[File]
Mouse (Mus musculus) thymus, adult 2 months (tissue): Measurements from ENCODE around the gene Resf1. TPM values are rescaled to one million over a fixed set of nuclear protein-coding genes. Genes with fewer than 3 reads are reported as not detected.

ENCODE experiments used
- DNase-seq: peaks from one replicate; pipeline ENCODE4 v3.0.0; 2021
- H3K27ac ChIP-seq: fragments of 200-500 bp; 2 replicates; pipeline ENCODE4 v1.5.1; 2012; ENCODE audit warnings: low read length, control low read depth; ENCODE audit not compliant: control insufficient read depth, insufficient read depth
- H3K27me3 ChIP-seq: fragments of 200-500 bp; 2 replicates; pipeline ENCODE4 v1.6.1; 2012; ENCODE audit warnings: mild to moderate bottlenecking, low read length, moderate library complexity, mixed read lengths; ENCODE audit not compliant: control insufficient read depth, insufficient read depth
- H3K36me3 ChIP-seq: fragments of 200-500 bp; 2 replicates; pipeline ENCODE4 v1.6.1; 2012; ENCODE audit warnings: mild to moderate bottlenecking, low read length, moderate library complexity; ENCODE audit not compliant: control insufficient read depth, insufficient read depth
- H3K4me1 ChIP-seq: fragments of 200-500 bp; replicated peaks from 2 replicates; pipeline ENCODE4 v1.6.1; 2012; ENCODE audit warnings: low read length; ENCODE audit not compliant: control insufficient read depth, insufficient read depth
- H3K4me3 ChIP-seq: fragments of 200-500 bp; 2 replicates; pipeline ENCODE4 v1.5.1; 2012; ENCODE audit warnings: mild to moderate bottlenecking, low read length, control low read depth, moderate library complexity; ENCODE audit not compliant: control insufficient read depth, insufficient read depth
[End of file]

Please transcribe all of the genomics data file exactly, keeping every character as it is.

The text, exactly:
Mouse (Mus musculus) thymus, adult 2 months (tissue): Measurements from ENCODE around the gene Resf1. TPM values are rescaled to one million over a fixed set of nuclear protein-coding genes. Genes with fewer than 3 reads are reported as not detected.

ENCODE experiments used
- DNase-seq: peaks from one replicate; pipeline ENCODE4 v3.0.0; 2021
- H3K27ac ChIP-seq: fragments of 200-500 bp; 2 replicates; pipeline ENCODE4 v1.5.1; 2012; ENCODE audit warnings: low read length, control low read depth; ENCODE audit not compliant: control insufficient read depth, insufficient read depth
- H3K27me3 ChIP-seq: fragments of 200-500 bp; 2 replicates; pipeline ENCODE4 v1.6.1; 2012; ENCODE audit warnings: mild to moderate bottlenecking, low read length, moderate library complexity, mixed read lengths; ENCODE audit not compliant: control insufficient read depth, insufficient read depth
- H3K36me3 ChIP-seq: fragments of 200-500 bp; 2 replicates; pipeline ENCODE4 v1.6.1; 2012; ENCODE audit warnings: mild to moderate bottlenecking, low read length, moderate library complexity; ENCODE audit not compliant: control insufficient read depth, insufficient read depth
- H3K4me1 ChIP-seq: fragments of 200-500 bp; replicated peaks from 2 replicates; pipeline ENCODE4 v1.6.1; 2012; ENCODE audit warnings: low read length; ENCODE audit not compliant: control insufficient read depth, insufficient read depth
- H3K4me3 ChIP-seq: fragments of 200-500 bp; 2 replicates; pipeline ENCODE4 v1.5.1; 2012; ENCODE audit warnings: mild to moderate bottlenecking, low read length, control low read depth, moderate library complexity; ENCODE audit not compliant: control insufficient read depth, insufficient read depth